PokerStars storms the Jersey shore with bid to purchase Atlantic Club Casino

pokerstars-atlantic-club-new-jerseySorry, Revel. Just hours after we speculated that PokerStars might opt for an online poker joint venture with the financially struggling Atlantic City casino, the Wall Street Journal’s Alexandra Berzon reports that Stars is in “advanced talks” to purchase the equally struggling Atlantic Club Casino Hotel from its owners, investment fund Colony Capital. The move would position PokerStars to take advantage of New Jersey’s push to legalize intrastate online gambling, which the state hopes to eventually expand to an interstate model via compacts with similarly progressive (and revenue hungry) states.

This wouldn’t be the first brick-and-mortal casino tie-up for PokerStars, the company having taken a stake in London’s Hippodrome Casino earlier this year. Berzon’s sources say the Atlantic Club deal is still weeks away from completion and could yet fall apart. But the same sources said Stars’ reps had already raised the possibility of being granted the necessary casino gaming license, and that the initial reaction from New Jersey regulators had been positive. Stars’ founder Isai Scheinberg, who was indicted along with PokerStars by the US Department of Justice on April 15, 2011 aka Black Friday, reportedly wouldn’t need to be part of the license approval process if it can be demonstrated that he no longer retains ownership of the company.

Earlier this week, a New Jersey Assembly committee approved an amended version of the A2578 online gambling bill to soften a ‘bad actor’ provision that would have precluded any role for companies like PokerStars, which continued to serve US players after the UIGEA was passed in 2006. PokerStars pulled out of the US market following the Black Friday indictments and reached a $731m settlement with the US Department of Justice in August to acquire the assets of Full Tilt Poker and cover its unpaid player balances. Part of that settlement included a statement that nothing precluded Stars from participating in a future regulated US market.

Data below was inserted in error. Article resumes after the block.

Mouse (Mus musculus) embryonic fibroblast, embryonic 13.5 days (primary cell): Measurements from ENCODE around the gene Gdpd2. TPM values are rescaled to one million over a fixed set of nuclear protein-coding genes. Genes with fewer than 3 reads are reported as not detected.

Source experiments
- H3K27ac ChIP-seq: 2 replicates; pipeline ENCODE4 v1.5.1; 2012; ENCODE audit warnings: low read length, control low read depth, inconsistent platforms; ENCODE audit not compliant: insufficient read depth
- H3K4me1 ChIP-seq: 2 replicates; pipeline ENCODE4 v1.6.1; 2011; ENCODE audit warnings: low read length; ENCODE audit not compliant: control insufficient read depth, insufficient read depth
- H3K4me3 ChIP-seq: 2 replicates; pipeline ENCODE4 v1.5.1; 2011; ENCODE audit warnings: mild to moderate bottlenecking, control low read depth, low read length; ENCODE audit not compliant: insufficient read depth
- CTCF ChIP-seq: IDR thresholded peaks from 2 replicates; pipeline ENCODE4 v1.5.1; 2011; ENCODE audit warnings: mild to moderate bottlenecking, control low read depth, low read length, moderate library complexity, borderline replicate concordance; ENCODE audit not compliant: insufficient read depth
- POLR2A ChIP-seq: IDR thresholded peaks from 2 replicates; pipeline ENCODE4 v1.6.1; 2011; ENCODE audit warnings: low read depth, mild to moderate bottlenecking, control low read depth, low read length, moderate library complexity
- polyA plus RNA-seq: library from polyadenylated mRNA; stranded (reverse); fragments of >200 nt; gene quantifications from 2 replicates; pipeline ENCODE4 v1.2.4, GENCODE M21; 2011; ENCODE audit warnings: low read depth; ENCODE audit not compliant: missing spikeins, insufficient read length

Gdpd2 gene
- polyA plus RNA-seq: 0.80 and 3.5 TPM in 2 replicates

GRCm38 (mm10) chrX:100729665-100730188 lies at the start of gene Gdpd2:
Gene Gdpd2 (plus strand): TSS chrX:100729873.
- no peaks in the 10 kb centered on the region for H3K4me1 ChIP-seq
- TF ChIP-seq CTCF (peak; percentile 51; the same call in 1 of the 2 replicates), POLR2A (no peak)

Berzon claims the Atlantic deal could be worth as little as $50m to Colony Capital, reflecting both the casino’s recent struggles and the equally dire straits of the east coast gaming hub. The Atlantic Club (formerly the Atlantic City Hilton, then the ACH) typically ranks near the bottom of AC’s dozen gaming joints in terms of monthly revenue, and gave the sack to another 80 employees just last month. Atlantic City, meanwhile, has experienced just a single month of increased revenues in nearly four years. Investment bigwig Morgan Stanley walked away from its $1.2b stake in the then unfinished Revel casino in March 2010 due to their (accurate, as it turned out) suspicions that the project would never get back to black.

Looking ahead, one has to wonder if news of PokerStars’ bold move will prompt an even more desperate effort by backers of the federal Reid/Kyl online poker bill to push their pet project through the lame duck Congress. Reid/Kyl contains its own ‘bad actor’ provision; indeed, punishing companies like Stars by banishing them from the market for five long years is one of the bill’s main selling points, according to its Nevada brick-and-mortar casino backers. Those European publicly traded online gambling companies that have inked deals with Nevada operators will also be tearing their hair out (looks like’s Norbert Teufelberger got a head start) after learning that Stars’ brain trust has outflanked them once again.